Scientists sometimes reflect on the “eureka moment”—the flash of blinding clarity that cracks the code of a vexing problem with new insight. It is a moment of unparalleled euphoria, a reward for perseverance.
For biomedical scientists, eureka moments are particularly compelling; lives hang in the balance. They hope for breakthroughs in developing a malaria vaccine that spares entire African communities, or in understanding Alzheimer’s so that aging loved ones might stave off cognitive decline, or in deploying a new weapon to fight opioid addiction and the shattered lives it leaves in its wake.
Without question, medical discovery has a powerful humanist motivation.
As Louis Pasteur once said, “In the field of observation, chance favors the prepared mind,” a sage reminder to scientists encountering uncertainty. I would add that chance also favors a university populated with passionate, humanistic scholars, dedicated to advancing knowledge in service to society—in other words, a place like Brown.
Our biomed education and research ecosystem—spanning the Warren Alpert Medical School, the Brown Institute for Brain Science (BIBS), the School of Public Health, and other units—is making transformative investments that, with luck, will lead to eureka moments.
The sweet spot of medical discovery is in translational science and at the nexus of data-sharing, collaboration, refinement of clinical trials, genomics and personalized medicine, disease-mapping, and other advances. Brown has found that sweet spot in how we align our medical programs, intellectual resources, and technological innovations for the benefit of human welfare—deciphering disease, improving population health, and helping us become healthier.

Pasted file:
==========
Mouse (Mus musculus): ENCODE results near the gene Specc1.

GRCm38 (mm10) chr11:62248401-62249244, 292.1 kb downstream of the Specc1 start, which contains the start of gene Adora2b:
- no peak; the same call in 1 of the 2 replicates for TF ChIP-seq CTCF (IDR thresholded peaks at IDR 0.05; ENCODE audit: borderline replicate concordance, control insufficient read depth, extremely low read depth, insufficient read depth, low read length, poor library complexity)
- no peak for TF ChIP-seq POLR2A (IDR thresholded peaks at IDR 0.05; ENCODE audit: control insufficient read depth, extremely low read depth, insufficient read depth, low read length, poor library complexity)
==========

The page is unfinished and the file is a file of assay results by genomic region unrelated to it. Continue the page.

For Jonathan Kurtis ’89, ’95 PhD, ’96 MD this humanistic worldview was forged by a grueling bout with malaria while in Kenya as a Brown undergraduate, an experience he recounted for an article in the debut issue of Health Discoveries magazine, a new publication at the medical school. Malaria’s devastating impact on children brought urgency to Kurtis’s quest to develop a vaccine. Now his lab, the Center for International Health Research, is setting up human trials in Kenya for a promising new vaccine candidate.
Over at BIBS, scientists are making headway in researching Alzheimer’s. In probing the biochemical similarities between the retina and the brain, professor Stephen Salloway is exploring the use of retinal scan technology to track the presence of amyloid plaque, a risk factor for Alzheimer’s. The goal is diagnosis before the onset of symptoms, translating into better prospects for stopping or slowing the disease. If the eye “could be the window to the brain” as Salloway observes, maintaining quality of life longer becomes possible.
Meanwhile, efforts continue at the School of Public Health to combat Rhode Island’s opioid epidemic, with lessons that may extend nationwide. A team of students guided by associate professor Brandon Marshall maintains the state’s opioid “dashboard.” And a potentially life-saving innovation—the NaloxBox, a wall-mounted box with naloxone and accessories for use in overdose and other emergency situations—has been prototyped for public use.
With its commitment to integrated research and education, and a liberal arts grounding that deepens humanistic thinking, Brown offers precisely the kind of academic culture in which discovery and innovation thrive.
Will Jonathan Kurtis’s vaccine be the one that eradicates malaria? We don’t know. Will Stephen Salloway’s work on retinal scans and early Alzheimer’s risk lead to more timely treatment? Perhaps. Will Brown’s interventions to combat opioid abuse succeed? Maybe.
But should we support all of this research and progress despite the uncertainty? Absolutely. If the risks inherent in scientific research are not taken, we’ll never find out.
Eureka moments in science will always be mostly serendipitous. But unleashed minds and unlocked imaginations directed squarely at threshold advances in medicine certainly help. And they can be found in abundance here at Brown.
—Christina Paxson, President